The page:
Microtitre plates were coated with goat anti-mouse IgG (H + L chains) 40 mg/ml (Jackson Immuno Research) at a dilution of 1:20000 in PBS. Mouse IgG was captured from the hybridoma supernatant during a 1 h incubation at RT. Biotinylated AP33 (b-AP33) was added at 0.1 μg/ml and incubated at RT for 1 h. Bound b-AP33 was detected with streptavidin-conjugated to horse radish peroxidase (HRP) (Sigma S2438, 1:20,000) followed by 3,3′,5,5′-Tetramethylbenzidine (TMB) substrate. Absorbance was measured at 450 nm.

Competition with AP33

A modified GNA-capture ELISA was used to detect antibodies that compete with AP33 for binding to E2. Soluble genotype 1a E2 was made by infecting BHK cells at 5 PFU/cell with recombinant vaccinia virus expressing aa 384–660 of HCV genotype 1a strain H77c (Owsianka et al 2001). Four days after infection the cells were harvested, washed in PBS and resuspended in lysis buffer (40 mM Tris pH 7.5, 1 mM EDTA, 150 mM NaCl, 1% Igepal CA-630, 20 mM iodoacetamide and completeTM protease inhibitor cocktail (Roche). Nuclei were pelleted by centrifugation at 15,000 × g and the cytoplasmic extract containing E2660 stored in aliquots at −20 °C. Microtitre plates coated with 2.5 µg/ml Galanthus nivalis agglutinin (GNA) were used to capture E2 glycoproteins from cell lysate. Hybridoma supernatant medium or purified Ab2s were mixed with b-AP33, added to the plates and incubated for 1 h at RT. Bound b-AP33 was detected with streptavidin-conjugated to horse radish peroxidase (HRP) (Sigma S2438, 1:20,000) followed by 3,3′,5,5′-Tetramethylbenzidine (TMB) substrate. Absorbance was measured at 450 nm. A decreased signal indicated blocking by Ab2 antibodies of b-AP33–E2 interaction. To test whether Ab2s were specific for AP33, b-AP33 was replaced by b-3/11.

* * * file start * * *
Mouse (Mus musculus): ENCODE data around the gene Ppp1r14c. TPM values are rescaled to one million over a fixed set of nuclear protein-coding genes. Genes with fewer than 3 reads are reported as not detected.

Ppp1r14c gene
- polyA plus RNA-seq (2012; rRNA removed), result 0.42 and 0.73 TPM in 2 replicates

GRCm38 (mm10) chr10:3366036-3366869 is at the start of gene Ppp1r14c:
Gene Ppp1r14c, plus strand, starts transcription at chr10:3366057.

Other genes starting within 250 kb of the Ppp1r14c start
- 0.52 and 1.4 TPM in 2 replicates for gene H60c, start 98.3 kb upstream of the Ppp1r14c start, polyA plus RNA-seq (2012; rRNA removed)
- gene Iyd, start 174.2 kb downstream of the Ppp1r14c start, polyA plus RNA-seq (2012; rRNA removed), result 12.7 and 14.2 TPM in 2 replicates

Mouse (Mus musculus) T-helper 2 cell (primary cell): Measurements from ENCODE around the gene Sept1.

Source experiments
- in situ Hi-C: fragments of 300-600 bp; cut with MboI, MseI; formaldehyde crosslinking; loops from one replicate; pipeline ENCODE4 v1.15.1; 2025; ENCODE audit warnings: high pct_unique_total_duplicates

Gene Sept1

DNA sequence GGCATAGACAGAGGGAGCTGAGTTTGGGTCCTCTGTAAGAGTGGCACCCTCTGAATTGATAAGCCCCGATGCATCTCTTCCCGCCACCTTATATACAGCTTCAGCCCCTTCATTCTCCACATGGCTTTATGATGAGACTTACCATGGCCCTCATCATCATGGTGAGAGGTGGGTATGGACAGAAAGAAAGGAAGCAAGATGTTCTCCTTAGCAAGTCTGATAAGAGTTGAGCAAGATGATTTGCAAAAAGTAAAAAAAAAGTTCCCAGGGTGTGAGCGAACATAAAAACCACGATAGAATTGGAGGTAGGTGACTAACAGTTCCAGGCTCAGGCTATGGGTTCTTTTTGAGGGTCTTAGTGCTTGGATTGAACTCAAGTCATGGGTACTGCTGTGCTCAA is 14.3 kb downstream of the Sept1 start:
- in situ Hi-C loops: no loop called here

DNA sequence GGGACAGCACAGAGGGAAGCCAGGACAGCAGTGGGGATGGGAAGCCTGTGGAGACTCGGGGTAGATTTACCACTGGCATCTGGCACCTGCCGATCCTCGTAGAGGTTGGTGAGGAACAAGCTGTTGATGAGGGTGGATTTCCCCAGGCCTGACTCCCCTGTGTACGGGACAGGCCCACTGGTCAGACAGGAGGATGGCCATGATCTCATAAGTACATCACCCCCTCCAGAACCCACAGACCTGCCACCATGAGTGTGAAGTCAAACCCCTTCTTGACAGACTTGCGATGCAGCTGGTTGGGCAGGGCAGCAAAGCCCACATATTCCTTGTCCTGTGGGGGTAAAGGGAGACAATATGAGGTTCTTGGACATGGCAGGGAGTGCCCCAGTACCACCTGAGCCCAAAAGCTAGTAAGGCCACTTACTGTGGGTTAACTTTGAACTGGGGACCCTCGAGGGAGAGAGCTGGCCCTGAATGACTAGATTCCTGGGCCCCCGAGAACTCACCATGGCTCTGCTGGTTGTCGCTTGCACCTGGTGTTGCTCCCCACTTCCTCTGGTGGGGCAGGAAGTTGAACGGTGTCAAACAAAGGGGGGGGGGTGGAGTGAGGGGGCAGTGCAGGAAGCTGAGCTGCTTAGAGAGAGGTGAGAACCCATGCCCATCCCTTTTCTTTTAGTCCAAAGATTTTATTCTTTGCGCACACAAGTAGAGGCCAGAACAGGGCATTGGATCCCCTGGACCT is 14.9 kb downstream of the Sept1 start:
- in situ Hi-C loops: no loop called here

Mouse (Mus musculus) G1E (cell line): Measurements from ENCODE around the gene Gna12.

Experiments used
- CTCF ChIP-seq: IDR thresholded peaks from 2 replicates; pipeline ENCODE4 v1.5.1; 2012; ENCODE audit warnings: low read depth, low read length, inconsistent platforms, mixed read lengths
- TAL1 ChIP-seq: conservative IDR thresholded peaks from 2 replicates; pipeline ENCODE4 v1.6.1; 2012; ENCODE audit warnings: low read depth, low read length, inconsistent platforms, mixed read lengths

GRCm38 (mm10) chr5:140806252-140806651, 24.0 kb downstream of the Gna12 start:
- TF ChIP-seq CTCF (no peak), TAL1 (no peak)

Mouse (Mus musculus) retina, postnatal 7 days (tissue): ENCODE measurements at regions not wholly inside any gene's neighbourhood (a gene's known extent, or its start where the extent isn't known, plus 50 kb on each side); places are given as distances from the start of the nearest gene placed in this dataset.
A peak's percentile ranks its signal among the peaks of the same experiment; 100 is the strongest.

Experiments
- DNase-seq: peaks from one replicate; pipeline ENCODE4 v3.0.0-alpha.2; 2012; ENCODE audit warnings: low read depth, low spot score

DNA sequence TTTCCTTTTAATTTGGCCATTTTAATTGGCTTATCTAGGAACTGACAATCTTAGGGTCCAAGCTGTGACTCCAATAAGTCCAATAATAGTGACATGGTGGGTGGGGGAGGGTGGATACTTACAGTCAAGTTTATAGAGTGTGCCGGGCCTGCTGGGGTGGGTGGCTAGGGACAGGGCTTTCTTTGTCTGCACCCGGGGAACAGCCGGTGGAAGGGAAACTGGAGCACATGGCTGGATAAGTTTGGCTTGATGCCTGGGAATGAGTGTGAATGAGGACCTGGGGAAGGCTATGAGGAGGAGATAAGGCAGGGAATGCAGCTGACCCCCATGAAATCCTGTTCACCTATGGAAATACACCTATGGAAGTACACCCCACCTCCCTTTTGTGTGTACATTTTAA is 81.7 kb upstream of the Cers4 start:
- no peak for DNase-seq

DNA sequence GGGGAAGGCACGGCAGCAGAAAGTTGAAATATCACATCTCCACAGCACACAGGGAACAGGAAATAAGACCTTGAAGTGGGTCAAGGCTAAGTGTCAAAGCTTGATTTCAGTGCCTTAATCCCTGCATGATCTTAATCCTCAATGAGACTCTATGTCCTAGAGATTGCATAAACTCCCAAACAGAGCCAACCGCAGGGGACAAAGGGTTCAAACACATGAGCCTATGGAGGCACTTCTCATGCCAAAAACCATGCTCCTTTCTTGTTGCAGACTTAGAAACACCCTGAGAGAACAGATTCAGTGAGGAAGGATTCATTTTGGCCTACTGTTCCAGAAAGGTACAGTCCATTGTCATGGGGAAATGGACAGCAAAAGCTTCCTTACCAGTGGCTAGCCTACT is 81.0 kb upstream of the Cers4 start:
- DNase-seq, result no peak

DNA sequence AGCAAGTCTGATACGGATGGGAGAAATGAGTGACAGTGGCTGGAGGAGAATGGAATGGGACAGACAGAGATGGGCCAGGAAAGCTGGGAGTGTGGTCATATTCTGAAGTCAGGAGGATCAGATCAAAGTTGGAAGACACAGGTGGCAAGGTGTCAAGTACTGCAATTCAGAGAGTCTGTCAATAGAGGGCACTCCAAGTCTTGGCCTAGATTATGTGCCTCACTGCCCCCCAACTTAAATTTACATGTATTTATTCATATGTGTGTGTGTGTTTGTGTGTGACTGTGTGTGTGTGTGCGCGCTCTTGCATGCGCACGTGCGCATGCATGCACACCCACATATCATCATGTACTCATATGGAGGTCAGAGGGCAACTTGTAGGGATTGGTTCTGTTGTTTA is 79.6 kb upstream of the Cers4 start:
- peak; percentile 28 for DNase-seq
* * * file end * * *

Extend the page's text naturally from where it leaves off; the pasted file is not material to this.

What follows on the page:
Binding of Ab3 sera to E2 alanine-scanning mutants

Plasmids encoding alanine substitution mutants of genotype 1a strain H77c E1E2 were constructed as previously described20 and used to transfect HEK-293T cells. After two days’ incubation the cells were washed in PBS and cytoplasmic extracts prepared as described above. Microtitre plates coated with 2.5 μg/ml GNA were used to capture E1E2 glycoproteins from cell lysates. MAbs or Ab3 sera were added and incubated for 1 h at RT. Bound antibodies were detected with anti-mouse IgG HRP followed by TMB. Absorbance was measured at 450 nm.

Binding of Ab2 MAbs to AP33 mutants

Wild type (WT) and mutant AP33 MAbs were produced by transient transfection of HEK cells with expression vectors encoding the appropriate antibody heavy and light chain combinations as previously described29. The mutagenesis was carried out on a human-mouse chimera comprising the variable region of AP33 combined with a human constant region, to enable testing of interaction with murine Ab2s. To measure the concentrations of WT and mutant AP33 MAbs, serially diluted IgG-containing media were added, with an appropriate IgG standard alongside, to microtitre plates coated with anti-human IgG antibody (Sigma I-9010; 1:10,000). Captured chimeric MAbs were detected with anti-human IgG HRP (Sigma A-0170; 1:10,000), followed by TMB. Equal amounts of WT and mutant AP33 MAbs were then captured onto microtitre plates coated with anti-human IgG antibody. Ab2 MAbs were added at 1 µg/ml and incubated for 1 h at RT. Bound Ab2 MAbs were detected with anti-mouse IgG HRP (Sigma A4416; 1:5000) followed by TMB. Absorbance was measured at 450 nm.